“Today’s announcement represents an important step towards the social implementation of Air Taxi at Osaka Kansai EXPO in 2025. Our partnership with Avolon lays out the pathway towards achieving Air Mobility revolution in Japan. The introduction of VA-X4 will also contribute to reducing our environmental impact, and we fundamentally believe that sustainability will be the engine for future growth across our business and region,” Tomohiro Nishihata, Managing Executive Officer of Japan Airlines, said Wednesday.

Unconstrained by borders

The strategic partnership will also see the leasing firm’s investment and innovation affiliate, Avolon-e, assist JAL in identifying and targeting local customers. It will also research infrastructure requirements, certifications, and commercial models related to ridesharing in the sky.

“We continue to identify partners who share the same vision to revolutionise air travel through zero-emissions eVTOL aircraft and shape the future of travel. (…) We believe JAL’s multi-decade experience will prove invaluable as Vertical seeks type certificate validation with the Japan Civil Aviation Bureau, demonstrating that the VA-X4 will be a global eVTOL, unconstrained by borders,” Avolon’s CEO, Dómhnal Slattery, commented.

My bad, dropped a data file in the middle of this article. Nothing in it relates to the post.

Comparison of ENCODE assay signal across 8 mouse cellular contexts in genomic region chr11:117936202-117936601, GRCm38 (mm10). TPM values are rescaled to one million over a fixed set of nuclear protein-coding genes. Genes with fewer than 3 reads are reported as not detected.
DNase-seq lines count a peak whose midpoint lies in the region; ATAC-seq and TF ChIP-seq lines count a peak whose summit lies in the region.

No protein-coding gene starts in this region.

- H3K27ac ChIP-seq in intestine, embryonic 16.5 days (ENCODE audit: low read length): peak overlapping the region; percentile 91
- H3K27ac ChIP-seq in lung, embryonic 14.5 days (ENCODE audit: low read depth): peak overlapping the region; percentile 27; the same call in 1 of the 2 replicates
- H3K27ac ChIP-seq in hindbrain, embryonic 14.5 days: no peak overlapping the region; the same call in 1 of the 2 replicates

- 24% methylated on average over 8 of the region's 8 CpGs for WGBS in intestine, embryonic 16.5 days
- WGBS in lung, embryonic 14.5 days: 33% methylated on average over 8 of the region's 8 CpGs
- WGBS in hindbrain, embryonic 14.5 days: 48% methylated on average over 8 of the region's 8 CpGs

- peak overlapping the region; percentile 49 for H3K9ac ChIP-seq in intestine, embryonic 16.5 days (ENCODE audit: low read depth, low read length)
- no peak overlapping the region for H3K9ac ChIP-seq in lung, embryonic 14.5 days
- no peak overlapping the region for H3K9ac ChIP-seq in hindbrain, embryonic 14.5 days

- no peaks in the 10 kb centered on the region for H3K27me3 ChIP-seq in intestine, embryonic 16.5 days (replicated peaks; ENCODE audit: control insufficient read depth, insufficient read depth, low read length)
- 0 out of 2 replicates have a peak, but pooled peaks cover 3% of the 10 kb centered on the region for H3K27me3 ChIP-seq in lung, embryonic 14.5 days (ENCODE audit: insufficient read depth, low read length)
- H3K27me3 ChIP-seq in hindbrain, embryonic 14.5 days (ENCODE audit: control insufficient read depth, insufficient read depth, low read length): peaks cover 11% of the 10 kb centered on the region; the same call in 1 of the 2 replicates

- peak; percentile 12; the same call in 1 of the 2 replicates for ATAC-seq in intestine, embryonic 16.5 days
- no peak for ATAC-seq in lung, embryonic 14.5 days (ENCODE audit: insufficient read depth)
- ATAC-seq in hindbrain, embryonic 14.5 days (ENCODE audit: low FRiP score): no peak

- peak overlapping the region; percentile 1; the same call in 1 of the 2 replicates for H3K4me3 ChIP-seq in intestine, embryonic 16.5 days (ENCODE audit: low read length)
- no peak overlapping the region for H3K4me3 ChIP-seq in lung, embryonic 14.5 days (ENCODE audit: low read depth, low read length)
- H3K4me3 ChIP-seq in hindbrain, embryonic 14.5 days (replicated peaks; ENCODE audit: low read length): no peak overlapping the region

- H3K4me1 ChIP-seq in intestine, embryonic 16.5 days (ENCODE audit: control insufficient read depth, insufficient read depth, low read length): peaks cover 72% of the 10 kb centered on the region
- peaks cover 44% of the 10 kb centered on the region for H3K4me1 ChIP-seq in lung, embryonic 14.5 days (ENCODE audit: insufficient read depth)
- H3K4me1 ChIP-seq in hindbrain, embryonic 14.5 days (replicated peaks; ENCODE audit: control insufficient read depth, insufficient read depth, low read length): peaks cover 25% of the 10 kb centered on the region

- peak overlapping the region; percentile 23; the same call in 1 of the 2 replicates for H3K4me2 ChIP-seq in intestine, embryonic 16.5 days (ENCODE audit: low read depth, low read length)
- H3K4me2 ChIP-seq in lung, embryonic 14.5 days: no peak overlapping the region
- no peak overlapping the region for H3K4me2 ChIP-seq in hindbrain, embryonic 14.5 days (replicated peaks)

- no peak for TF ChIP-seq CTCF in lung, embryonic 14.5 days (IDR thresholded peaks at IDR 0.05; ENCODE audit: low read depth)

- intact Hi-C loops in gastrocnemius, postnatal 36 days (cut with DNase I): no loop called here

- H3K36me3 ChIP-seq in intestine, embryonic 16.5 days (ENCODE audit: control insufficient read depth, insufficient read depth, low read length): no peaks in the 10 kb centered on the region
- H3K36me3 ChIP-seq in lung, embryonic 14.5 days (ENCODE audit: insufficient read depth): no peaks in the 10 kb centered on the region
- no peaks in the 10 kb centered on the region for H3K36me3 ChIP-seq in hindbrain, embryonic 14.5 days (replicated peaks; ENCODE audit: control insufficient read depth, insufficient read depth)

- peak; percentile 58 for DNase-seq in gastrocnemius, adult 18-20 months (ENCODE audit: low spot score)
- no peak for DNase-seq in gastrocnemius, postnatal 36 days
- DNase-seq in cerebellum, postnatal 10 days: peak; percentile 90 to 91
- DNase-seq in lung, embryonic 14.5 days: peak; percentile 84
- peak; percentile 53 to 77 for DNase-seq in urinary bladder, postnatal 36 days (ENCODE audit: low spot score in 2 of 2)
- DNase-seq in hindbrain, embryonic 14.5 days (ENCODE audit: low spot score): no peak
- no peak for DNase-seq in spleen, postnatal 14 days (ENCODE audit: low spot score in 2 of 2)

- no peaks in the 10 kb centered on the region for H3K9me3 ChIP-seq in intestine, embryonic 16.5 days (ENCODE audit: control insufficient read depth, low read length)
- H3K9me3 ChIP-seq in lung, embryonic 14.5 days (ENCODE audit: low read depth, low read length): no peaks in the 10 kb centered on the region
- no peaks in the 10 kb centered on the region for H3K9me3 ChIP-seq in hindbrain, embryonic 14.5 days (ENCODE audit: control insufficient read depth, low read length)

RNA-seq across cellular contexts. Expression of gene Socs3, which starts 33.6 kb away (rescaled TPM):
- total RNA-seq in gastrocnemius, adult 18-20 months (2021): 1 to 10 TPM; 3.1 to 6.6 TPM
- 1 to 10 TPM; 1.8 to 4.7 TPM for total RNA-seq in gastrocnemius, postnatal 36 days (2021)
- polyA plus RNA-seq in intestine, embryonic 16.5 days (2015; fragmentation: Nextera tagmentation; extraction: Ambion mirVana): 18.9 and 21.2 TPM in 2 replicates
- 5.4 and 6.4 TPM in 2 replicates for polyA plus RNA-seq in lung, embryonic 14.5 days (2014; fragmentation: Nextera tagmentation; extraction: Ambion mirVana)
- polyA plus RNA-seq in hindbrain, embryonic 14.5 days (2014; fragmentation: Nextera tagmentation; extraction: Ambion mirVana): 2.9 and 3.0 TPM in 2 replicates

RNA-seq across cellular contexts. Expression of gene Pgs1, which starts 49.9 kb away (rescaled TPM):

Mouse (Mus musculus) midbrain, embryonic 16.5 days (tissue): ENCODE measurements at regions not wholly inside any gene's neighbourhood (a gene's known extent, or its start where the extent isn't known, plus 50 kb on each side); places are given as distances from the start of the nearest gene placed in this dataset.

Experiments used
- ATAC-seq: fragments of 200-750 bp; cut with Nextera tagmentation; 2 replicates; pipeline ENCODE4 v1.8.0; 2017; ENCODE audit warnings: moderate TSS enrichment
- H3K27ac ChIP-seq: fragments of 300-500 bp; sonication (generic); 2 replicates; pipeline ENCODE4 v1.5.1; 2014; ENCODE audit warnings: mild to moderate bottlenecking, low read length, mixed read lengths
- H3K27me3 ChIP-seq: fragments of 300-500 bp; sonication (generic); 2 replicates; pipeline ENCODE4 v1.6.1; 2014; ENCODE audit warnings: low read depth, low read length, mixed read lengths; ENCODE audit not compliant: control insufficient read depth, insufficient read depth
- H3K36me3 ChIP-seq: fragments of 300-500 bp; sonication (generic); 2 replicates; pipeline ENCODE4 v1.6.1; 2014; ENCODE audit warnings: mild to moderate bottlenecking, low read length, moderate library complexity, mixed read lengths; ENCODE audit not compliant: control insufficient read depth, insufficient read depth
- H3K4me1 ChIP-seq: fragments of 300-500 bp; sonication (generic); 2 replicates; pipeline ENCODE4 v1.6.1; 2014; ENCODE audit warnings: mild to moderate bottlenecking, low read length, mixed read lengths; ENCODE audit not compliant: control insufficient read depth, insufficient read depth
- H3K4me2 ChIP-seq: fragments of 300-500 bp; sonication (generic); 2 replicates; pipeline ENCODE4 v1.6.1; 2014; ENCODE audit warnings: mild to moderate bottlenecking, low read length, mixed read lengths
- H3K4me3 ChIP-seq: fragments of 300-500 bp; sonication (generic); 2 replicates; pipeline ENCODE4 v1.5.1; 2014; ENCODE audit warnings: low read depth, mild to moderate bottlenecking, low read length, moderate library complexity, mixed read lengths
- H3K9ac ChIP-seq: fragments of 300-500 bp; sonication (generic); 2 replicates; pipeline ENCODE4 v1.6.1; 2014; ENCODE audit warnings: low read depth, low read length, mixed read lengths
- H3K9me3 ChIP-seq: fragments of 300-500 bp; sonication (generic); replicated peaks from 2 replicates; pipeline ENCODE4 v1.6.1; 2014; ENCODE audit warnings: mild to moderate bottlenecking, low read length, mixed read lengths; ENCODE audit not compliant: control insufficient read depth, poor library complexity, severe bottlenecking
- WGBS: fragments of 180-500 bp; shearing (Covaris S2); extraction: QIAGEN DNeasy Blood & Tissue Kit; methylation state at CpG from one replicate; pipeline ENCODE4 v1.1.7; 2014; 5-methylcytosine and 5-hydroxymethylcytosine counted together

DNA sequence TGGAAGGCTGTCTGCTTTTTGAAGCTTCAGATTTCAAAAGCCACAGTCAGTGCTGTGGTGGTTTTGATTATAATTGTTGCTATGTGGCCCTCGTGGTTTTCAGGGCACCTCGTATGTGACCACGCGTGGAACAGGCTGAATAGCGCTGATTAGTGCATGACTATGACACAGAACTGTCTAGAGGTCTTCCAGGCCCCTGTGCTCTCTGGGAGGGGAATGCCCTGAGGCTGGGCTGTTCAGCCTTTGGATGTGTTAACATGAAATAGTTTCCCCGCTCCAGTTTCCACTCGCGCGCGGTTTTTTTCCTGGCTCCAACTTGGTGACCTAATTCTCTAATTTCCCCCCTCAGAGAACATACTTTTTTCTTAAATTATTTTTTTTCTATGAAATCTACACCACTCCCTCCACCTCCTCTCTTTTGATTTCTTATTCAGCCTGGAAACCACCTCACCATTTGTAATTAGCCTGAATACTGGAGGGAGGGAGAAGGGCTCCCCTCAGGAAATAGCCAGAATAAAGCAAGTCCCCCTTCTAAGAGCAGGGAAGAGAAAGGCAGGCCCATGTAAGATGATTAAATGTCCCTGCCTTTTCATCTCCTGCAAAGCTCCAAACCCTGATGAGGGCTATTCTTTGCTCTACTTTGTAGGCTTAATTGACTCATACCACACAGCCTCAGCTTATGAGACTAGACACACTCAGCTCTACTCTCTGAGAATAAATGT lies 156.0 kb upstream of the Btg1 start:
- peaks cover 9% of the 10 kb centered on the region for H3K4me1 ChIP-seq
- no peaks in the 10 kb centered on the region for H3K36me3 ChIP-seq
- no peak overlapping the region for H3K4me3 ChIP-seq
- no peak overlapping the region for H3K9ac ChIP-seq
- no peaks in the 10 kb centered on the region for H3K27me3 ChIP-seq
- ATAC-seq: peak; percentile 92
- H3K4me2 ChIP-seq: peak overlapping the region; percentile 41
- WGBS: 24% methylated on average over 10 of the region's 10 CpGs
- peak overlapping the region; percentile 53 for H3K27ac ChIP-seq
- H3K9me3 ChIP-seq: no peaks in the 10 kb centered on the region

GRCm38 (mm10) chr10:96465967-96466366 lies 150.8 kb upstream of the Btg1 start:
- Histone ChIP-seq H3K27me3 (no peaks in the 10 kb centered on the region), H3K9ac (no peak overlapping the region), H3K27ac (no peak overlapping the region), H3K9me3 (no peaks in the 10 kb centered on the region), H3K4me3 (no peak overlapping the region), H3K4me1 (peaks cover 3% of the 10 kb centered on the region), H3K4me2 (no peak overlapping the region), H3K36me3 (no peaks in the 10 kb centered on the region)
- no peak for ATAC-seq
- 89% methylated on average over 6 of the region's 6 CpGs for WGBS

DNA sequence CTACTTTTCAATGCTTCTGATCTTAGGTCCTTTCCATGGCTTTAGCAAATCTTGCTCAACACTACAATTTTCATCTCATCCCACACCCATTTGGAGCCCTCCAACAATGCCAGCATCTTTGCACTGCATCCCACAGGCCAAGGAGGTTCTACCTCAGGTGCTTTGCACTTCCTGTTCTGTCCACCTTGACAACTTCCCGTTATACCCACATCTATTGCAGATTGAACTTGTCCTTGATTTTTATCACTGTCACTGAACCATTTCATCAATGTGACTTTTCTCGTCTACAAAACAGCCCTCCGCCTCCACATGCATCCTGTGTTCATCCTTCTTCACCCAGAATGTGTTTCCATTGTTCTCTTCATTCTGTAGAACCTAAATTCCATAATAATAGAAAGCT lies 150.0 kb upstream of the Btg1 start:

Most pre-orders of any eVTOL vehicle

Japan Airlines is not the only major carrier interested in Vertical’s VA-X4. It is the most pre-ordered aircraft in electrical flight. Virgin Atlantic has signed up for up to 150. Across the Atlantic, GOL is looking to take 250 while American Airlines is down for as many as 350. Avolon has agreed to purchase a total of 500. Along with smaller deals, the VA-X4 has 1350 conditional pre-orders thus far.

As the name implies, the VA-X4 will have space for four passengers (plus the pilot). It will be capable of traveling over 200 mph with a range of 100 miles. It will also be 100 times quieter – and safer – than a helicopter. Vertical has scheduled the first piloted flight to take place in 2022 in Bristol, UK.

Source https://simpleflying.com/japan-airlines-flying-taxis/

When Did BWIA West Indies Airways Become Caribbean Airlines?